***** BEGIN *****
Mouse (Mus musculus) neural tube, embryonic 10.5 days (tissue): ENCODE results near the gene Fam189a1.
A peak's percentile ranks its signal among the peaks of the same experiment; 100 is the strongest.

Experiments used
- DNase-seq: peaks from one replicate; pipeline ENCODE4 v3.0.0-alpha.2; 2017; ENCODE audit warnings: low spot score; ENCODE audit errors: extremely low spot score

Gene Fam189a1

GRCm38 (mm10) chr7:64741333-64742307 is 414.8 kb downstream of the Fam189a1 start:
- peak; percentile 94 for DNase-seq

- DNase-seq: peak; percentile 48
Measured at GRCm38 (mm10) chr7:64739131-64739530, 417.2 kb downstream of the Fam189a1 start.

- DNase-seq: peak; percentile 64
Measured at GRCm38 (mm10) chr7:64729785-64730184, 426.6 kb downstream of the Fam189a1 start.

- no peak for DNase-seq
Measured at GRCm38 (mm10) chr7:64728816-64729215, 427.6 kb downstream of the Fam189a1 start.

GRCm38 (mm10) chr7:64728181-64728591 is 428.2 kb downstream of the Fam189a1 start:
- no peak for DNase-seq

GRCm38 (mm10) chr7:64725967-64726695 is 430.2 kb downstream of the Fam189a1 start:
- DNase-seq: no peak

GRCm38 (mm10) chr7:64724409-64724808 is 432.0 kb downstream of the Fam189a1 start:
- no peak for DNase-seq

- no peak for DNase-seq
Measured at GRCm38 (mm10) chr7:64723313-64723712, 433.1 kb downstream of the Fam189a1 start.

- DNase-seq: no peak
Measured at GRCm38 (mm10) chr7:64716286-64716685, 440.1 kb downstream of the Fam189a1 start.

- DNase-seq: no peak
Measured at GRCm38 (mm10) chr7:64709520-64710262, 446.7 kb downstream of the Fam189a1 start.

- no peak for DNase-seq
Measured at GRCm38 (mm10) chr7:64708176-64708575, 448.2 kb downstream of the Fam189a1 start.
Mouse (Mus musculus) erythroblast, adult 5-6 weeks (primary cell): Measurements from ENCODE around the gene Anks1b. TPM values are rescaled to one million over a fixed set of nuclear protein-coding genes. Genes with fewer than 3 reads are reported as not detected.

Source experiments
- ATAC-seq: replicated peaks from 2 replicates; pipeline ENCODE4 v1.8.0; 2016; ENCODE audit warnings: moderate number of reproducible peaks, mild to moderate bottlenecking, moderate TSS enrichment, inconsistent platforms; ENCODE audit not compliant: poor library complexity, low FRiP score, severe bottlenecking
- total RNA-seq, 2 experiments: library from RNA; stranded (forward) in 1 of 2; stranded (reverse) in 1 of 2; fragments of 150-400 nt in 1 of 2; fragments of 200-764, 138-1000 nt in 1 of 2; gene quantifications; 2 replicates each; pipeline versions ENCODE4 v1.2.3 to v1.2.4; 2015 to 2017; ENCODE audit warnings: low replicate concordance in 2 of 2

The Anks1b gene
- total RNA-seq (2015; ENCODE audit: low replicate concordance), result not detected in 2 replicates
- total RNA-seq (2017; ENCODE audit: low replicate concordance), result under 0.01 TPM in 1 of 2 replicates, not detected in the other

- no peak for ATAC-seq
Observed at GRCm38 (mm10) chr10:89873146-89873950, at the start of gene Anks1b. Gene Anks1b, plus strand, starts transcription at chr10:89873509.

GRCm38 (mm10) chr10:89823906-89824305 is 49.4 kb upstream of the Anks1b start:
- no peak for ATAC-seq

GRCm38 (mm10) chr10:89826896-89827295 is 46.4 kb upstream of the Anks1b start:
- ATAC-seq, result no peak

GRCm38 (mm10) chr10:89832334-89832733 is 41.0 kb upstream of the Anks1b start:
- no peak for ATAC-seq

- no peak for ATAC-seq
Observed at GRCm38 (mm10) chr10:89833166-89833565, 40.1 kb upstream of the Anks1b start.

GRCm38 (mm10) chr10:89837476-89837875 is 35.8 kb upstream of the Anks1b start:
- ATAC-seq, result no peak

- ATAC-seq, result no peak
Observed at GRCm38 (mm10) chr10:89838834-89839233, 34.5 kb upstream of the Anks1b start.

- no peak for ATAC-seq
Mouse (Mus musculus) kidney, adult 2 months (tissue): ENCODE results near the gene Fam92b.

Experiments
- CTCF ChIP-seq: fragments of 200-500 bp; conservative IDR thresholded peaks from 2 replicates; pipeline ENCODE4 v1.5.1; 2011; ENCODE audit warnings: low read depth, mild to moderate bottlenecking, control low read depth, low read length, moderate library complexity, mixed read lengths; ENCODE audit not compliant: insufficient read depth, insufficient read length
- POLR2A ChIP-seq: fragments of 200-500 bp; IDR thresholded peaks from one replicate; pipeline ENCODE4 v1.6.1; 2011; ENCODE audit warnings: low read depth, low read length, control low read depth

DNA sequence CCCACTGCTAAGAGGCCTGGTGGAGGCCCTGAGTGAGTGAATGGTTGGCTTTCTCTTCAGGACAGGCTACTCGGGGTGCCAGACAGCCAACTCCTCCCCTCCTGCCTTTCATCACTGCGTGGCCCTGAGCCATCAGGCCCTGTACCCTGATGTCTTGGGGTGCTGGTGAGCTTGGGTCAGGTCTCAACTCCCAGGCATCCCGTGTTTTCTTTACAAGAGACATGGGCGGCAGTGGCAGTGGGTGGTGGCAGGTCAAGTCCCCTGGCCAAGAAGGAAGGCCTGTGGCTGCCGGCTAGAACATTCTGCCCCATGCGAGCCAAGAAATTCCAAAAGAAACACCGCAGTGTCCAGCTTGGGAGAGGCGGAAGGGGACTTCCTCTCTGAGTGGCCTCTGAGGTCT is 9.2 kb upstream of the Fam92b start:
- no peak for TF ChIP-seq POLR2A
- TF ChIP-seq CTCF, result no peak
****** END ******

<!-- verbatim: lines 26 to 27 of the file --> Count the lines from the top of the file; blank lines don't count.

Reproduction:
- no peak for DNase-seq
Measured at GRCm38 (mm10) chr7:64708176-64708575, 448.2 kb downstream of the Fam189a1 start.